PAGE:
Eleven-year-old Cassius Price is a young man who knows what he wants — and it's often found on the Internet. Among his tech toys — an Xbox, a PlayStation 2 and a laptop. And thanks to Mom, he gets nearly everything he wants.
Whether by surfing the Web or cruising the mall, millions of “tweens” — kids ranging in age from 8 to 12 — know just what they want, and where and how to get it.
At Atlanta's North Point Mall, 11-year-old Bobby shows Dad items at the Apple store. He impresses his parents with his knowledge of what's hot, what's not, even what's a good buy.
"He's so savvy," says Dad.
There's even a book, "The Great Tween Buying Machine: Marketing to Today's Tween" by author Tim Coffey.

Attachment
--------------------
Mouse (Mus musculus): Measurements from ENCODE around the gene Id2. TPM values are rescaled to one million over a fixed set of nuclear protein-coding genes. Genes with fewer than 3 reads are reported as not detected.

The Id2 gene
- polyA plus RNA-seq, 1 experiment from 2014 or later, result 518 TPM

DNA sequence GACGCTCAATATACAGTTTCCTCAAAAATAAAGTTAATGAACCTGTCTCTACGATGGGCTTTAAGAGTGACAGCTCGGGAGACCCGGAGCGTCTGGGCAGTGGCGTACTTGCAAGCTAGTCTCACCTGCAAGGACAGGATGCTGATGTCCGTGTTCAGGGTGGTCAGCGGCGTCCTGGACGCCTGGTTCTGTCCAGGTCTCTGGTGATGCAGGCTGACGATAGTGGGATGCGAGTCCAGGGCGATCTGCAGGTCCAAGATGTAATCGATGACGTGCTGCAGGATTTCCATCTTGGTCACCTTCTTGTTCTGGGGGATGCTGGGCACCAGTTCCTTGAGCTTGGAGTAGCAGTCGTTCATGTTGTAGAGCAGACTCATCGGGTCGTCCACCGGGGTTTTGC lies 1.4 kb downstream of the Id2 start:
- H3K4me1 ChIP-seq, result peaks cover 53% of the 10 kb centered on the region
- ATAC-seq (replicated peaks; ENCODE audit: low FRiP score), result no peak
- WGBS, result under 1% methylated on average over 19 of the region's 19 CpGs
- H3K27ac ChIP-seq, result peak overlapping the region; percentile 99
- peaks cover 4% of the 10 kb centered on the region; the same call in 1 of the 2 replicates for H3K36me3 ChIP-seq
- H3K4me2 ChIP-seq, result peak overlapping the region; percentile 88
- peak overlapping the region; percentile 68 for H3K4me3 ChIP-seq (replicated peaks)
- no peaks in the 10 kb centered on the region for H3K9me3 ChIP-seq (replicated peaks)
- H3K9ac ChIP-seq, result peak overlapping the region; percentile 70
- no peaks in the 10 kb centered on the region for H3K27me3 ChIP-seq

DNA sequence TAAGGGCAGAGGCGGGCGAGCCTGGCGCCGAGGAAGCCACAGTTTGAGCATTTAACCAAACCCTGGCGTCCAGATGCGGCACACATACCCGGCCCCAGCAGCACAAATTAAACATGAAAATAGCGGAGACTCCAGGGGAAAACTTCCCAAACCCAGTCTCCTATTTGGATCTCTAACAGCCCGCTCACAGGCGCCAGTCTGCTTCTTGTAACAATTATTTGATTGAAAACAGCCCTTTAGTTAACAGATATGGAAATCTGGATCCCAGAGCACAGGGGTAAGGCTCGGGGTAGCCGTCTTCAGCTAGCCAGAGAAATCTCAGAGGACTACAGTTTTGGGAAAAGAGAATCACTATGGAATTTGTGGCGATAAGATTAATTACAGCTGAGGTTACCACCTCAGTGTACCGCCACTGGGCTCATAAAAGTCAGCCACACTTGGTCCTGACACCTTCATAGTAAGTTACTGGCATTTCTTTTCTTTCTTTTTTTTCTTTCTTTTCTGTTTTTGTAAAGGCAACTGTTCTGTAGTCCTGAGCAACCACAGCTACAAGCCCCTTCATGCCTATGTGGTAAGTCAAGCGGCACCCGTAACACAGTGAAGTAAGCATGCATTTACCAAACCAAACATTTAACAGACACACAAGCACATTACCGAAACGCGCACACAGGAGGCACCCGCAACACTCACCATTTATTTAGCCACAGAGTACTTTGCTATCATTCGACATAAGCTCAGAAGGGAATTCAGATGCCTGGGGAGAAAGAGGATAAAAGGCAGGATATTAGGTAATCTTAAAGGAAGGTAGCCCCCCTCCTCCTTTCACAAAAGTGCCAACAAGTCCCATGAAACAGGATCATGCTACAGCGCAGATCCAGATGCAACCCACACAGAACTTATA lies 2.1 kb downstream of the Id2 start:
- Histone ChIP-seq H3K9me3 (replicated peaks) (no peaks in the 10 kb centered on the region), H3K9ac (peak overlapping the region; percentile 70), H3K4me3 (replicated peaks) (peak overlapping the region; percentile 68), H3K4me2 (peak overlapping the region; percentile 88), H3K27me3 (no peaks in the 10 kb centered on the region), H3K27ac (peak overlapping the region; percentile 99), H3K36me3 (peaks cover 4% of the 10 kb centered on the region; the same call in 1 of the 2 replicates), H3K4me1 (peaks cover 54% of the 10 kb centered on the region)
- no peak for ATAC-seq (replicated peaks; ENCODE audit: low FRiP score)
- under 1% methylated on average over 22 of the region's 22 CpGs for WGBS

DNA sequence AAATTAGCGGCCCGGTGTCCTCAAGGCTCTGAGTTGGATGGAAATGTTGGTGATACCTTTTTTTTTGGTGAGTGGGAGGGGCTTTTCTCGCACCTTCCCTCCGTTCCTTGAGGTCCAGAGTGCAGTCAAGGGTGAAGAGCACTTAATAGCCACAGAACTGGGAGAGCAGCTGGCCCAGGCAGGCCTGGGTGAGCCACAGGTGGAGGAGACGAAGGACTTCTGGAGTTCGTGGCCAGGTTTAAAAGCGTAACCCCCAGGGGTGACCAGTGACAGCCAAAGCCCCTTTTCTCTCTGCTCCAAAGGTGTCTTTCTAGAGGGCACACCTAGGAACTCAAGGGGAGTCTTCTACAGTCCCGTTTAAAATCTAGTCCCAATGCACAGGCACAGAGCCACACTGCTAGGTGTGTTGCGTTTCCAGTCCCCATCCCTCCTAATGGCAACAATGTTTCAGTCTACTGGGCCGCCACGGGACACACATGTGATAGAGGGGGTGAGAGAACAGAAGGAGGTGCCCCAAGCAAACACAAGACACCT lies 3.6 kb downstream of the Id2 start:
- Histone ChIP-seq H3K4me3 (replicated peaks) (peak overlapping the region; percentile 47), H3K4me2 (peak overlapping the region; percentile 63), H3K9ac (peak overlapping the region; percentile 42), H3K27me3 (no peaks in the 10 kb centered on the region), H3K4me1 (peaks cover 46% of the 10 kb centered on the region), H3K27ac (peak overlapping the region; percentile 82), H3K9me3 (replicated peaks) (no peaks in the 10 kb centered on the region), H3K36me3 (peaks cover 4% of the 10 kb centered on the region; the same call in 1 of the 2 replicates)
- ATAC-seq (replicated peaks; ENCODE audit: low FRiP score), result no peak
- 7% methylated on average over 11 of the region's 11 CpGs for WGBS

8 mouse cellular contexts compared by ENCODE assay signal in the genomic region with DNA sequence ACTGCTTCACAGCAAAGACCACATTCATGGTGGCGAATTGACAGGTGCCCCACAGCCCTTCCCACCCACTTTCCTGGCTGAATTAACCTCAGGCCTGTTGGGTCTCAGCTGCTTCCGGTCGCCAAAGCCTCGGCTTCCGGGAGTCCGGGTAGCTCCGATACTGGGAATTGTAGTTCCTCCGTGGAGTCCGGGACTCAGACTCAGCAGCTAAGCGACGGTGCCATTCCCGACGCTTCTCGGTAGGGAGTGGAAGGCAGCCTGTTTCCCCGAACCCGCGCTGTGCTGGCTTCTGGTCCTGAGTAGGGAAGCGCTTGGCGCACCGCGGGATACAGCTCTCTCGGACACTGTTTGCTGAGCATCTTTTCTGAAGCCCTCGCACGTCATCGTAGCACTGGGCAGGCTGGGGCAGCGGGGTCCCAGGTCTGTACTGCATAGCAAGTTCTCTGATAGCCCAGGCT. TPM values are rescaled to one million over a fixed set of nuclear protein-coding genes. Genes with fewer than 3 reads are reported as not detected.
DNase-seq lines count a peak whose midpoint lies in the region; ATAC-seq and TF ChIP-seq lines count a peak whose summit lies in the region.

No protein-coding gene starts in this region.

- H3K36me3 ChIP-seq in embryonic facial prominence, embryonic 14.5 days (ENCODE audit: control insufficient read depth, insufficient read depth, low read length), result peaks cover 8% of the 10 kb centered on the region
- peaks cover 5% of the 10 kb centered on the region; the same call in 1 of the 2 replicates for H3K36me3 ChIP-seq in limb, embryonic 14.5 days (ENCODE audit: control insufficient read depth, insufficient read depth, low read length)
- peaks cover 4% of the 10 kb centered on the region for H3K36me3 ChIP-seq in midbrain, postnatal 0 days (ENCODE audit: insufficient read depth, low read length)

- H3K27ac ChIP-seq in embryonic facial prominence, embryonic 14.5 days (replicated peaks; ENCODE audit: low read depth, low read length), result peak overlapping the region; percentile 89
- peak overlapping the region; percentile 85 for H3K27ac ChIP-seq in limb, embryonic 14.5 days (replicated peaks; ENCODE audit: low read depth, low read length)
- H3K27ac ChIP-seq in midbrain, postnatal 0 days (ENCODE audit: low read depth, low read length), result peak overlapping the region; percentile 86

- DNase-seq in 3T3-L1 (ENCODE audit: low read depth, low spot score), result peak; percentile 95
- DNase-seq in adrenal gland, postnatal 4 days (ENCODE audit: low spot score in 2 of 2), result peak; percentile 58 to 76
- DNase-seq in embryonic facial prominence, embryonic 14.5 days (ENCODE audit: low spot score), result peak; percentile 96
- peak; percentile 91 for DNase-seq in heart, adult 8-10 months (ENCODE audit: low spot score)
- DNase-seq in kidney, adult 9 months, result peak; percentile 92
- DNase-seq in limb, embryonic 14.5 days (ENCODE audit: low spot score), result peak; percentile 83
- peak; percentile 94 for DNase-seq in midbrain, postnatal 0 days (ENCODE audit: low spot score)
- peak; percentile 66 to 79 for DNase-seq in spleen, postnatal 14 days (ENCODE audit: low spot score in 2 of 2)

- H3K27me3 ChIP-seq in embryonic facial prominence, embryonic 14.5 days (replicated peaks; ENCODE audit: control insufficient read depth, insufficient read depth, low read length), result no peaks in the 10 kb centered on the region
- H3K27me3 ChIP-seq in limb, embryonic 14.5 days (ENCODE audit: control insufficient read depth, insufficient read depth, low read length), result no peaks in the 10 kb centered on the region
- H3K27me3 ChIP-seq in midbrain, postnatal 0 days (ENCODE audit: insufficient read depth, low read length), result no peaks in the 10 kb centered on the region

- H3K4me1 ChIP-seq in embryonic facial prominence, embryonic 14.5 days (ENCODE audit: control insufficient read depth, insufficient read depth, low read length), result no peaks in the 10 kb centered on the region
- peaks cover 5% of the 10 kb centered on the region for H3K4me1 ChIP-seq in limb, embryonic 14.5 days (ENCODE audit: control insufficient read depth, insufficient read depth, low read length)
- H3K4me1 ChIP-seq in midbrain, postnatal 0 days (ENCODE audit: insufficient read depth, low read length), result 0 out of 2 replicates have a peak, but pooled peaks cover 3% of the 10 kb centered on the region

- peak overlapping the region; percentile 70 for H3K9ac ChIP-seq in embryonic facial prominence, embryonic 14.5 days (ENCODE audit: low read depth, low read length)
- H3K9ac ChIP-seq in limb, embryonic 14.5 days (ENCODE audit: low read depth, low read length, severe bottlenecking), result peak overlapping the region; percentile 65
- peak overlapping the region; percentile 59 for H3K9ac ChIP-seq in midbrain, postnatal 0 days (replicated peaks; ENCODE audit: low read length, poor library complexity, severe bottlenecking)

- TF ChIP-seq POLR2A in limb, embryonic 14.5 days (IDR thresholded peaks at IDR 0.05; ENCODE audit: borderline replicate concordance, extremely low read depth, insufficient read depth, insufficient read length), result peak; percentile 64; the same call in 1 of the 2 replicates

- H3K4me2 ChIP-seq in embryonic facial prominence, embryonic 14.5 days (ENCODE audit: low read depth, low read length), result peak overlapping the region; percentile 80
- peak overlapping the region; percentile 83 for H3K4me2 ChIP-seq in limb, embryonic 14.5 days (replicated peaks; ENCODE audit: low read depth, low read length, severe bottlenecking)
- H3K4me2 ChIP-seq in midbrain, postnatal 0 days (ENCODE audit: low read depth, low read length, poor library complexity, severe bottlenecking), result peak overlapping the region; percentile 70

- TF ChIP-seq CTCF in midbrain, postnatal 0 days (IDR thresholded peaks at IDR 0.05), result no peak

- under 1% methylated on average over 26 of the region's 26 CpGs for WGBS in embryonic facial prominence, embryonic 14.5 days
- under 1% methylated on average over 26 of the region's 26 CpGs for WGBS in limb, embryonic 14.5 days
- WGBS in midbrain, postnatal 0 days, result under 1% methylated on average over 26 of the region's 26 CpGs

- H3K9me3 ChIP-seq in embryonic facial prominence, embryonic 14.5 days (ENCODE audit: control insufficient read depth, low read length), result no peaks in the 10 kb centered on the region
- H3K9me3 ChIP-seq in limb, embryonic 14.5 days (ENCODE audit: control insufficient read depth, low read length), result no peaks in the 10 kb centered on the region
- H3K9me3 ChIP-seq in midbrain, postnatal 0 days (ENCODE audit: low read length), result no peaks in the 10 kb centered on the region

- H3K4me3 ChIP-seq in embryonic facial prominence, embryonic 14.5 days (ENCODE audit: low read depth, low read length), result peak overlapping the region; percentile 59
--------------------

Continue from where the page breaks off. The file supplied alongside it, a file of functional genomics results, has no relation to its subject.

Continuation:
"In many ways, they're a source of information and expertise for their parents," says Coffey.
Tweens account for an enormous amount of spending:
- $10 billion from their own pockets
- $74 billion more influencing family purchases
- $176 billion spent on them by their parents
That's a total of $260 billion.
Naturally, advertisers are taking notice. This holiday season tweens are buying online, in traditional shops, and now, more than ever, in specialty tween stores.
Club Libby Lu caters to tween girls like Shelby, celebrating her 10th birthday with friends. Afterwards, Shelby shows Mom what a tween girl wants — a tiara and rings she says are "bling, bling."
Shelby is just the type of girl Club Libby Lu CEO Mary Drolet wants in her store.
"There's a lot of little girls out there, and they have a lot of buying power," says Drolet.
What about young Cassius and his mom Stephanie? They are a retailer's dream — huge spenders, especially this time of year.